Michonne: The Patron Saint of Badass Black Mothers
What would Michonne do? If I ever really find myself in a zombie apocalypse, I already have my mantra ready.
I didn’t read The Walking Dead until college, but Michonne was and still is a very important character for me, especially once I became a mother. No other zombie apocalypse narrative has resonated with me the way hers has, probably because I can’t think of a single other black mother in a zombie apocalypse story. (My knowledge is by no means expansive, so if I’ve missed something, let me know!).
Here’s why I couldn’t get over Michonne: when she first appears in the story, she’s set up as this mysterious, silent, zombie-killing machine. Then you find out who she is, what she’s lost, and it’s heartbreaking to me in the way nothing else in the story was. I’d always wondered what I’d do, as a mother, during a zombie outbreak. I’ve even written stories to try and answer that question for myself. There aren’t a lot of motherhood perspectives in this genre, which is a shame because it’s such a unique viewpoint with ample potential for drama. How great would a mini-series about Michonne’s life during the beginning of the outbreak be? (Fanfiction idea!) Even though I don’t know if I’d be emotionally ready to read about a woman fighting the unthinkable and still losing her family in the end, it’d be such an amazing story.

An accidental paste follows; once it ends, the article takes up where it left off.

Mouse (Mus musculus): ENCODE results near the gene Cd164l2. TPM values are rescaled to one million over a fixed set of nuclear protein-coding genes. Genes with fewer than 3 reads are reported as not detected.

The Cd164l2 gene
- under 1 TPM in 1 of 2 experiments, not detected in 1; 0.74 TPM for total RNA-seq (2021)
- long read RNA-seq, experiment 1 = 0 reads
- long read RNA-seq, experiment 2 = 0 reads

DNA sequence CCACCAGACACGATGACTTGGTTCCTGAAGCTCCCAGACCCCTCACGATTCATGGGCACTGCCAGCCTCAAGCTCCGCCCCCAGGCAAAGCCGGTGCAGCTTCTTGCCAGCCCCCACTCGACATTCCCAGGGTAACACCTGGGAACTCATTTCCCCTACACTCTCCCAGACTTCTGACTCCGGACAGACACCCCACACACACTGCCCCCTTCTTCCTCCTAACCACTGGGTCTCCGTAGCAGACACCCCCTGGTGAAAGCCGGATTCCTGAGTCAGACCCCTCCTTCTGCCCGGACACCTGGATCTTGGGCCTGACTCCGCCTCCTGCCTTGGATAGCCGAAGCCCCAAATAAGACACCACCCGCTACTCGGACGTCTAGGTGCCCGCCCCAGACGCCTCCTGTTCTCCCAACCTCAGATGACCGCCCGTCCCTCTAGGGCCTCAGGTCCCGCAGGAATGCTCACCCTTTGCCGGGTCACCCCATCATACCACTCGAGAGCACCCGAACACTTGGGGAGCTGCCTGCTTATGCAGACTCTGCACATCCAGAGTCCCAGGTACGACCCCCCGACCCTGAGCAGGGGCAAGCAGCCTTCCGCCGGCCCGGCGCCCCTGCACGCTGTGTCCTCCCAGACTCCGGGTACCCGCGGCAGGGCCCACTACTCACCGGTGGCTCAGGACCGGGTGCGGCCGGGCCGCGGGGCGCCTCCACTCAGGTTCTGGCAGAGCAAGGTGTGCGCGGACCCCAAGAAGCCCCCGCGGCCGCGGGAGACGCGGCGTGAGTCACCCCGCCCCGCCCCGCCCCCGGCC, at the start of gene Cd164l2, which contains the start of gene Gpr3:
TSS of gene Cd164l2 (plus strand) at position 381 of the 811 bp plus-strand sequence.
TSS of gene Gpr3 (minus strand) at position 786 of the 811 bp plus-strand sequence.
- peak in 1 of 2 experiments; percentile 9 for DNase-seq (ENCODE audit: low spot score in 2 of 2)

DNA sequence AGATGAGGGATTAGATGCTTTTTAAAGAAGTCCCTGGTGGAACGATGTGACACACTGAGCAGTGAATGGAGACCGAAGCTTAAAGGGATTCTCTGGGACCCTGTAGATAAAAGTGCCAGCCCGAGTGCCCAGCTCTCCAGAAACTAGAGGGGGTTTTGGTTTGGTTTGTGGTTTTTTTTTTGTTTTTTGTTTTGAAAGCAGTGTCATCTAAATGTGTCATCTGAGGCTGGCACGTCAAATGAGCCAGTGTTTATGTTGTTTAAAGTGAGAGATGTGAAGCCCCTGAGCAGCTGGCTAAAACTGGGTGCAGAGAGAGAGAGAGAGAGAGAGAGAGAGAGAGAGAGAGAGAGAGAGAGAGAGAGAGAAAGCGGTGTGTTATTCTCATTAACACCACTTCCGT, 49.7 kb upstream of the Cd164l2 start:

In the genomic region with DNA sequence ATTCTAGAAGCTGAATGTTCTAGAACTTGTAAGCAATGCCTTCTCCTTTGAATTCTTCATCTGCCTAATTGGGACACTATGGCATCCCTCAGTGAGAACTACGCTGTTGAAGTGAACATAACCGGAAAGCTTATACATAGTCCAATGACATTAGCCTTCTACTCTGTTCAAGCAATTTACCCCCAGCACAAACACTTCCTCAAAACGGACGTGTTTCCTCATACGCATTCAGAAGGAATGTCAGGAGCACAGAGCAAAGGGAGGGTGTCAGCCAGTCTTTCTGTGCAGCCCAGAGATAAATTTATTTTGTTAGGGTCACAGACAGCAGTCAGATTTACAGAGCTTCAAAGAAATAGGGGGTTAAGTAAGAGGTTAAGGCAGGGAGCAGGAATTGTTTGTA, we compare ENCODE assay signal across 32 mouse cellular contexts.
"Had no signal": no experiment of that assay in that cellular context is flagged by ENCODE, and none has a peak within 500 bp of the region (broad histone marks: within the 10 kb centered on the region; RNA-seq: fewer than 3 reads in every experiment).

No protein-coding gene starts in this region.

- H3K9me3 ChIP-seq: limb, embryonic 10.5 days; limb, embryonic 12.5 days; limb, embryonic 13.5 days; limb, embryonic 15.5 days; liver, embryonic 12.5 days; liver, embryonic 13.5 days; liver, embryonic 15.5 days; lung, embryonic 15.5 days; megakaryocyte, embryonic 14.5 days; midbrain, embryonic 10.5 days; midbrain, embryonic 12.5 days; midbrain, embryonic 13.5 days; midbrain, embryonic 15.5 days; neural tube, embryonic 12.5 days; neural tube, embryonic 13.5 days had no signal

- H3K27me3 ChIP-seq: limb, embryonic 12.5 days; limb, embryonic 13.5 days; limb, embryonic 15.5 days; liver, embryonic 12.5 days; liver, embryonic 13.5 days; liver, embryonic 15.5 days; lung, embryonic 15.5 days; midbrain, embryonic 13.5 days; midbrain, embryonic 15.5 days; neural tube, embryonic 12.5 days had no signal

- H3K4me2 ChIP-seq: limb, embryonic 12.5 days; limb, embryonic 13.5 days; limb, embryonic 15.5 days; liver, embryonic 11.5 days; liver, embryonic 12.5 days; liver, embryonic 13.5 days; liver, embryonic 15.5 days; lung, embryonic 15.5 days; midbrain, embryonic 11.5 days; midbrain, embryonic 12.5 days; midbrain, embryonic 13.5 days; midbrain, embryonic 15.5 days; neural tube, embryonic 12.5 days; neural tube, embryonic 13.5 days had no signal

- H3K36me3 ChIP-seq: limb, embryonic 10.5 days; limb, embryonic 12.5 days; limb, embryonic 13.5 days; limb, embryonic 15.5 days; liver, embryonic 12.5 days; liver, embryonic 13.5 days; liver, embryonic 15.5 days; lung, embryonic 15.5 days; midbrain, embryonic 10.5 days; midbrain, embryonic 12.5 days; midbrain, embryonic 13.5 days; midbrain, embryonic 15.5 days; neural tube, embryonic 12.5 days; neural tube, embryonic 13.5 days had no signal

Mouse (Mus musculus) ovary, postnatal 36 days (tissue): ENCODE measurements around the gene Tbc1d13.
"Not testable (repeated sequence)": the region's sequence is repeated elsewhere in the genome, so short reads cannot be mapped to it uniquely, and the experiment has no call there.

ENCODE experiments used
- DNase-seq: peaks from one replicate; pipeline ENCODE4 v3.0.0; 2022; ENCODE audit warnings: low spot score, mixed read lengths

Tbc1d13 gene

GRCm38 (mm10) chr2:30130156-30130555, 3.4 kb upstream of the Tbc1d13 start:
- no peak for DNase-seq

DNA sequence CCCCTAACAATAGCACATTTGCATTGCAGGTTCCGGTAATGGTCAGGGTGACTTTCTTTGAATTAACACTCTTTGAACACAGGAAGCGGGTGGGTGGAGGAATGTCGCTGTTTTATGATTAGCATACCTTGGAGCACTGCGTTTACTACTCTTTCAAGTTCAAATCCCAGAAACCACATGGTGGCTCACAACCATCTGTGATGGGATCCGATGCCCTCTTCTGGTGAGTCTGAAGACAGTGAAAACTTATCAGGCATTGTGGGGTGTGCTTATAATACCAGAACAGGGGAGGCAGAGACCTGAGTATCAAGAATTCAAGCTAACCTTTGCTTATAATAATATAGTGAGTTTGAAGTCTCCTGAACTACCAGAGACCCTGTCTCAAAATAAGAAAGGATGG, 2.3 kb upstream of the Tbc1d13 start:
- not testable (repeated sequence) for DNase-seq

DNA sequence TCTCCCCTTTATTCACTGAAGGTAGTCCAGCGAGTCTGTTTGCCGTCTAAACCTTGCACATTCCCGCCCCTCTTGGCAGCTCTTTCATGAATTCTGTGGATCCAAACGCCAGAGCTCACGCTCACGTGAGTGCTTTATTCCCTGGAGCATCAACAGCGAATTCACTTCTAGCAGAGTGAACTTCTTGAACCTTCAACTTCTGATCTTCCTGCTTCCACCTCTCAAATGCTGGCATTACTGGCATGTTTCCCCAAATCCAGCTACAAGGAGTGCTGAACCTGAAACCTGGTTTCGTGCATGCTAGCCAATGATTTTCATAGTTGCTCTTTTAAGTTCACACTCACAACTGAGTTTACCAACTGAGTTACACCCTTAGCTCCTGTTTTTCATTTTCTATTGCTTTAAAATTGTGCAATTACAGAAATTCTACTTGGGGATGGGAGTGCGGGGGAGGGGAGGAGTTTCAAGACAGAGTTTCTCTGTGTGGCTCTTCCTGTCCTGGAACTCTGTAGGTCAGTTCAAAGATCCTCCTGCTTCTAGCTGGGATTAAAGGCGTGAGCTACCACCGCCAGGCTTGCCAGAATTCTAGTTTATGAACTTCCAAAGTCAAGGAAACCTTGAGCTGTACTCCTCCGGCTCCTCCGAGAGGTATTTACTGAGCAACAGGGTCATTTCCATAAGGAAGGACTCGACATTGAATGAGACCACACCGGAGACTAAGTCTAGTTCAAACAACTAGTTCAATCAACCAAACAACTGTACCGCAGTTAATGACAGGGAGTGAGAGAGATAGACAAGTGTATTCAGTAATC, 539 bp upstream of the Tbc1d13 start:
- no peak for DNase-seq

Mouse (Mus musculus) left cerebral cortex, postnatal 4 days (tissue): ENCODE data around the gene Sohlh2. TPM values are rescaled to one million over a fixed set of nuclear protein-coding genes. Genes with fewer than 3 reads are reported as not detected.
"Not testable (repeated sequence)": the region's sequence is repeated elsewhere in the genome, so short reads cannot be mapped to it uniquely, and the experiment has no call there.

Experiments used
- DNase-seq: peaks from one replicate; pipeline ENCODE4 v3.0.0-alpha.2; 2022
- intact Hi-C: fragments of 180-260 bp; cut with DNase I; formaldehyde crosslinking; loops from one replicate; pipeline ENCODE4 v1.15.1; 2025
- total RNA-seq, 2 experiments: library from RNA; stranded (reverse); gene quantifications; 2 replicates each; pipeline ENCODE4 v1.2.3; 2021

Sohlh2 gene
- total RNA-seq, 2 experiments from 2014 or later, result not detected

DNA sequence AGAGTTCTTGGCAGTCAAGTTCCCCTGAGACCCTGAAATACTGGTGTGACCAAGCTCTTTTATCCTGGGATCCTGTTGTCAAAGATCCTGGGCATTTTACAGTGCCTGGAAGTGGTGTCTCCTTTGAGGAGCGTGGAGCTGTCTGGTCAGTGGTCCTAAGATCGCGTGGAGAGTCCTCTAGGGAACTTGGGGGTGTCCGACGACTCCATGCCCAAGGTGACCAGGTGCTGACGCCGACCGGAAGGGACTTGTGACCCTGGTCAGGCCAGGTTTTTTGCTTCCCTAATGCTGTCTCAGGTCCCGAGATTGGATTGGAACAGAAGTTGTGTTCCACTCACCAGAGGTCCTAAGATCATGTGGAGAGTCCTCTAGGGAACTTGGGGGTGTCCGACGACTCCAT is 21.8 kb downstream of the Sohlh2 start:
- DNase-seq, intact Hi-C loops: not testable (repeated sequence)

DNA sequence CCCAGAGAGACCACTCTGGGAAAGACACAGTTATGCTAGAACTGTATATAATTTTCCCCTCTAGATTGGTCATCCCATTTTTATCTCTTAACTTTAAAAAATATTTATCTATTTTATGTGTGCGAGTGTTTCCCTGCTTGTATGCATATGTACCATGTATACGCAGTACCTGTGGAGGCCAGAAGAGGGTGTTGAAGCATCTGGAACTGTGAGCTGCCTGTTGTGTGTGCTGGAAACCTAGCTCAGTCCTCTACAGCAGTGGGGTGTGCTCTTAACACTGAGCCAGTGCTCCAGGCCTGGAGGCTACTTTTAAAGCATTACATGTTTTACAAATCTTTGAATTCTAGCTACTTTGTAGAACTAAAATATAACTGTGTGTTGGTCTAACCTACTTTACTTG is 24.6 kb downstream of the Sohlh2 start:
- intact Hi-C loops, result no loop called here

Storm: The Patron Saint of Outsiders
Some incarnation of Storm seemed to always be my laptop wallpaper throughout college (my favorites are punk!Storm and Afro/Black Panther!Storm, in case you’re wondering). Storm is the one who started it all for me, and I think for many other nerdy black girls too. Before you even really got into X-Men, you probably knew she existed. That kind of mainstream presence and visibility made a huge impression on me from a young age, even if her portrayal in the movies made me want to have a talk with Bryan Singer in a dark alley.